Gun Trust Lawyers New Hampshire
NFA Firearm Trusts, Gun Trusts, Title II Trusts, Class 3 Trusts are all specific types of a Revocable Living Trust that deal with the unique issues of owning, transferring, and possessing Title II firearms (Silencers, Short Barrel Rifles and Shotguns, and Machine Guns).
Under the National Firearms Act, a Class 3 Firearm is defined as a machine gun, sound suppressor (a.k.a. silencer), short-barreled shotgun, short barreled rifle, destructive device and "any other weapon". Your local gun shop can help you decide if you need to register your intended purchase.
When individuals purchase a Class 3 Firearm, the Chief Law Enforcement Officer (CLEO) or the city or county where the individual resides is required to sign a documented called a Form 4. Unfortunately, many CLEO's have been reluctant or outright unwilling to sign any request for the purchase of a Class 3 firearm. If you would like to legally purchase and own a Class 3 Firearm, a "NFA Gun Trust" can assist you with this endeavor. The "Gun Trust" actually will purchase and hold title to the restricted firearm or gun. The NFA trust is not required to submit fingerprints nor seek the approval of the local chief of police. This also maintains your privacy by not having the CLEO involved. Instead the federal government will verify and investigate the application.
New Hampshire trusts do not require any disclosure or public filings. As a result of the private status of a New Hampshire Revocable Trust, the only people who know the terms of the trust are those you choose to tell or provide a copy of the trust documents.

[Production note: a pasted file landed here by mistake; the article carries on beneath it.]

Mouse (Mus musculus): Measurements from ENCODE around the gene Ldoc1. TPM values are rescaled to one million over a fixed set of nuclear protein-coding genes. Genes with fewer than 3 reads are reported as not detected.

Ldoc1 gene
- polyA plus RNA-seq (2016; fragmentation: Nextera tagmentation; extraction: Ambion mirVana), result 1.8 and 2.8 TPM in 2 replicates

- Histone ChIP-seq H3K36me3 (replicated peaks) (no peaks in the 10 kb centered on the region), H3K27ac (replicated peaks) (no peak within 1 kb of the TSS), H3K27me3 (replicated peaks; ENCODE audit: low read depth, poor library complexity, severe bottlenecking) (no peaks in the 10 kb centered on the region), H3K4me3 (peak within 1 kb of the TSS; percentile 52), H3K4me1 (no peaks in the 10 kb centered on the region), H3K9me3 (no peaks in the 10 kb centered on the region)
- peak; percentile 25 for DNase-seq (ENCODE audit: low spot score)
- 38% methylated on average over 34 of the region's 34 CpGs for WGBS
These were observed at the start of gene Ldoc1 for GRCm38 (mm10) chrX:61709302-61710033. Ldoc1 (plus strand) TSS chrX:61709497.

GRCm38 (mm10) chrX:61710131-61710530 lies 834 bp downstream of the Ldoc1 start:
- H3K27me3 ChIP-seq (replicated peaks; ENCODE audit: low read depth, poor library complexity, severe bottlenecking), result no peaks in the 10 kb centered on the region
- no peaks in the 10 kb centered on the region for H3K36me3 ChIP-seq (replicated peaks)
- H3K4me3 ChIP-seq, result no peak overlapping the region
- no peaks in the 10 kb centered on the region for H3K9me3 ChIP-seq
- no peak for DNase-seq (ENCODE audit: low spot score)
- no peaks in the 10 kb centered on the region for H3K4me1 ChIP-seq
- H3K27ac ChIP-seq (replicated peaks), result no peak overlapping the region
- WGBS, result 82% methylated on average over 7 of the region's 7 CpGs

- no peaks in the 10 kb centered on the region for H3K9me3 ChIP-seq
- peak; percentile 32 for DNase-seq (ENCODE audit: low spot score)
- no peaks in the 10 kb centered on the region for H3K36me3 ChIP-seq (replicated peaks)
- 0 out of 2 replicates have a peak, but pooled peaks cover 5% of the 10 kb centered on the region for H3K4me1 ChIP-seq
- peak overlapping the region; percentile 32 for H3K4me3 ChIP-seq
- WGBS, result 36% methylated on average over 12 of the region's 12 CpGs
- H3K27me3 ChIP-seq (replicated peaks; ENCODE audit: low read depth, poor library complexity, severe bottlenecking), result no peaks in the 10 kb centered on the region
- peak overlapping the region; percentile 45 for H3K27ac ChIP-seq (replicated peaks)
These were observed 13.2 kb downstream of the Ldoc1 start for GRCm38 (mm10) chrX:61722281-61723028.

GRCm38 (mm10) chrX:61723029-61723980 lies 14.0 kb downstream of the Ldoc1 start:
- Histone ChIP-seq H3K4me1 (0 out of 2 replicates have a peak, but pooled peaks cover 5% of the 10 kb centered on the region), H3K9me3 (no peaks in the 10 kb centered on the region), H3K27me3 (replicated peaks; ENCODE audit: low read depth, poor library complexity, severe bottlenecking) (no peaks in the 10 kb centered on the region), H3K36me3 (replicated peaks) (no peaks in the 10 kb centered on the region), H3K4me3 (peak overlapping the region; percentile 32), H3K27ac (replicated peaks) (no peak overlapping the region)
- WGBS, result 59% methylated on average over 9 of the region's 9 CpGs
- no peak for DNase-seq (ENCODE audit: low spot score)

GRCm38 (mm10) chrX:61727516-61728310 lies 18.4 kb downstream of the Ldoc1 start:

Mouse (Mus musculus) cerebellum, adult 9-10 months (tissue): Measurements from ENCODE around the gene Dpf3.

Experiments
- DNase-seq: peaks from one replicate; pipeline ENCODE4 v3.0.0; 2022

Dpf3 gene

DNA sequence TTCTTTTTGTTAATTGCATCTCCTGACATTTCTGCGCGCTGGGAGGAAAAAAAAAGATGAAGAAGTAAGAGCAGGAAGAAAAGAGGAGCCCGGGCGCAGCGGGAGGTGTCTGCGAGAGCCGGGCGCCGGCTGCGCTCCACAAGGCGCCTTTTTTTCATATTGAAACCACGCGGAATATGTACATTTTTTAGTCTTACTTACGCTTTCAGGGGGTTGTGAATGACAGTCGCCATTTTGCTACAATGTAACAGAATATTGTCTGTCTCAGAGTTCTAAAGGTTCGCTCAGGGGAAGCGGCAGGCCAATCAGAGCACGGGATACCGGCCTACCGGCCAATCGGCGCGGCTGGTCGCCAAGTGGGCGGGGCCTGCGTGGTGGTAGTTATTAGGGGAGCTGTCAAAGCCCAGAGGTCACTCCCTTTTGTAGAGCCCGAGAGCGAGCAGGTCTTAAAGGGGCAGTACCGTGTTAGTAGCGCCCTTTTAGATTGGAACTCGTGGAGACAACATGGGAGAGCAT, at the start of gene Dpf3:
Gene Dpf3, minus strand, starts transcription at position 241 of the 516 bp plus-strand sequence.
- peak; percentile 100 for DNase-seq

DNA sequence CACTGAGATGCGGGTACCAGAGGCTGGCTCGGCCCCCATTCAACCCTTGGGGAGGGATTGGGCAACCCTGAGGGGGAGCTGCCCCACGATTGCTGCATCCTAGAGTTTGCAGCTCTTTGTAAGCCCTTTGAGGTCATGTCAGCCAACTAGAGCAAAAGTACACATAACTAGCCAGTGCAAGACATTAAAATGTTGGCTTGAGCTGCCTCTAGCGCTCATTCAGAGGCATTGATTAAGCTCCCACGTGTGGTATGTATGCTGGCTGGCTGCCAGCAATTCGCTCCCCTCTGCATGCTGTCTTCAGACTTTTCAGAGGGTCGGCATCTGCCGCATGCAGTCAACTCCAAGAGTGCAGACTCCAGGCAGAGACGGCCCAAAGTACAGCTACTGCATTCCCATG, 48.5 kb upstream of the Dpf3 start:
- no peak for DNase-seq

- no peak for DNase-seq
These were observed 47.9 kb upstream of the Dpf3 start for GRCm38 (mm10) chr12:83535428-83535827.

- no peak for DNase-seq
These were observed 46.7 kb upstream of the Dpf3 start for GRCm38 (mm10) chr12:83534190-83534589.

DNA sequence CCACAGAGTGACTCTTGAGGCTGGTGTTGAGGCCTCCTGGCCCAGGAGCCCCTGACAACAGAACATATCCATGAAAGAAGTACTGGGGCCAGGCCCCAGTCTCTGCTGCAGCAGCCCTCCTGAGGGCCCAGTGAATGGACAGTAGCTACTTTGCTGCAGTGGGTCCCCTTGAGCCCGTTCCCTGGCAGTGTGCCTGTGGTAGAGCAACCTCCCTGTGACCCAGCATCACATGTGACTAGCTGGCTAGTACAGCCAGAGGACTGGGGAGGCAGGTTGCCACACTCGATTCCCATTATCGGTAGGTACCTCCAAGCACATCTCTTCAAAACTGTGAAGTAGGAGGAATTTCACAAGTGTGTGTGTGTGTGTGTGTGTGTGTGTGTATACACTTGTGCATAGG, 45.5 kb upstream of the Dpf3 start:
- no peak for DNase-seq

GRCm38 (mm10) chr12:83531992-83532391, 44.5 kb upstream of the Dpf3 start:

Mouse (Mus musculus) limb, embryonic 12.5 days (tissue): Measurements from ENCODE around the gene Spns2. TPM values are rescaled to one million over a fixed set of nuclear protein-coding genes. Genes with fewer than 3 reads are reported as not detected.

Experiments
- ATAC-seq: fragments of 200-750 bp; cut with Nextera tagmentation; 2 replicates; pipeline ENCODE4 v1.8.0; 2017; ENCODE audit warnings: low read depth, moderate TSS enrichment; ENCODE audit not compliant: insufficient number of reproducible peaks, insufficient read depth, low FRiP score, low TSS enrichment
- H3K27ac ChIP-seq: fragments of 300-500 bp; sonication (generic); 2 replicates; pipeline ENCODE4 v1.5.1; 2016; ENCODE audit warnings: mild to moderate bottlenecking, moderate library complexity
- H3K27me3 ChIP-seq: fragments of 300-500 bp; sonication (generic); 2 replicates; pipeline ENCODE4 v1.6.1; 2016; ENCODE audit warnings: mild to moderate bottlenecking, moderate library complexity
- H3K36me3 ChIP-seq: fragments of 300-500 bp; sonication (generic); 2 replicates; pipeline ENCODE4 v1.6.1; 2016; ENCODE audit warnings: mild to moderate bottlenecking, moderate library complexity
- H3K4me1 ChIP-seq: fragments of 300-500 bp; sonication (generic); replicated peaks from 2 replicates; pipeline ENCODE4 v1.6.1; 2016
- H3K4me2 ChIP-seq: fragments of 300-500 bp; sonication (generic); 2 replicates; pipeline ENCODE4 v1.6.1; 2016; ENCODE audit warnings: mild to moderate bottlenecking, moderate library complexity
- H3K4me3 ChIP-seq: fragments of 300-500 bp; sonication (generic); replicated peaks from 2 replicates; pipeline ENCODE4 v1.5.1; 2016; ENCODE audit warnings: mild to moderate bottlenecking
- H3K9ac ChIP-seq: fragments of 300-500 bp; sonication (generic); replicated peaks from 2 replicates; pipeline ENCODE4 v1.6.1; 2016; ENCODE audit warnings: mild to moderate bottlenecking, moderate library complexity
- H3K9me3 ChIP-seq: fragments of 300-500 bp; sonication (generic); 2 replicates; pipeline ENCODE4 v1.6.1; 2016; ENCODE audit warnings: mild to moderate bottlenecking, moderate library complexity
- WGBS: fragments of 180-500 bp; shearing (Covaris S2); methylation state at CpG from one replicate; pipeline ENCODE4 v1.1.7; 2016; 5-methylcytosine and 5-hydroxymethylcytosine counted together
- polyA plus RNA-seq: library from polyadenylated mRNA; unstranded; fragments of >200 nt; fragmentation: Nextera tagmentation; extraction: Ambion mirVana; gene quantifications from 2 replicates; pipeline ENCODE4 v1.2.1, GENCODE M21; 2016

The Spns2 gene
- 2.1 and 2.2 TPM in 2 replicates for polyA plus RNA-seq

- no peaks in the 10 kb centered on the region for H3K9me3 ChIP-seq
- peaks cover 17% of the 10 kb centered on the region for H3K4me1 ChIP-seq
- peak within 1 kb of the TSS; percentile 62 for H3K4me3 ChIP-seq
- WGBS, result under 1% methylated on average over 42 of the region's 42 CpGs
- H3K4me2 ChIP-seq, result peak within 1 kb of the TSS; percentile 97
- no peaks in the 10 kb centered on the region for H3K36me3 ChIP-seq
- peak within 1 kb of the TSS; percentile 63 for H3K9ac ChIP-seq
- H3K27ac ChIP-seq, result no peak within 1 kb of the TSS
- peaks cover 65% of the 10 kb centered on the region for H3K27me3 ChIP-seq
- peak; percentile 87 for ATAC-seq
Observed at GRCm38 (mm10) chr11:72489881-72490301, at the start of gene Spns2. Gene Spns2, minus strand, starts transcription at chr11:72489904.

Most New Hampshire Revocable Trusts can hold firearms. The problem is that many are not setup properly to deal with the special issues involving items regulated by the National Firearms Act (NFA). When the NFA is violated, the individuals who violate the act are subject to substantial fines, criminal charges, and forfeiture of all weapons (not just those regulated). ($250, 000 in penalties and 10 years in jail)
A firearms trust should also give the Trustee special powers and instructions on how to deal with unplanned events. Assets in a Firearms Trust cannot be distributed like other assets upon the incapacity or death of the Grantor or Settlor. The Trustee or successor trustee must look at the asset, determine the capacity of the beneficiary, what state and local laws apply to the individual, the federal laws and many other factors to properly distribute the assets. Without the guidance contained in the NFA trust, it would be very difficult to prepare a trustee for their duty.
A properly created trust for obtaining and holding Firearms is a complicated document and you should have it prepared and explained by a licensed attorney who can review any trust prior to the acquisition or transfer of regulated firearms.